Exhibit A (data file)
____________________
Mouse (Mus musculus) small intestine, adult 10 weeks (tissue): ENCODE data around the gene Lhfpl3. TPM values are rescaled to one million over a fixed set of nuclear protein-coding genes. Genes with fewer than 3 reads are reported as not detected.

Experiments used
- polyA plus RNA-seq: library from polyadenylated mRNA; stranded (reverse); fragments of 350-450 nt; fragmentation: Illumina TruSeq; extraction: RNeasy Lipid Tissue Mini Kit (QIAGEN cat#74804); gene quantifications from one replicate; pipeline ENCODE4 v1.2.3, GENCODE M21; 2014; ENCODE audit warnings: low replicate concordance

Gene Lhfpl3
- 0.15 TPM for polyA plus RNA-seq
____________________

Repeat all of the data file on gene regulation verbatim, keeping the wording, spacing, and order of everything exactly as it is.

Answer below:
Mouse (Mus musculus) small intestine, adult 10 weeks (tissue): ENCODE data around the gene Lhfpl3. TPM values are rescaled to one million over a fixed set of nuclear protein-coding genes. Genes with fewer than 3 reads are reported as not detected.

Experiments used
- polyA plus RNA-seq: library from polyadenylated mRNA; stranded (reverse); fragments of 350-450 nt; fragmentation: Illumina TruSeq; extraction: RNeasy Lipid Tissue Mini Kit (QIAGEN cat#74804); gene quantifications from one replicate; pipeline ENCODE4 v1.2.3, GENCODE M21; 2014; ENCODE audit warnings: low replicate concordance

Gene Lhfpl3
- 0.15 TPM for polyA plus RNA-seq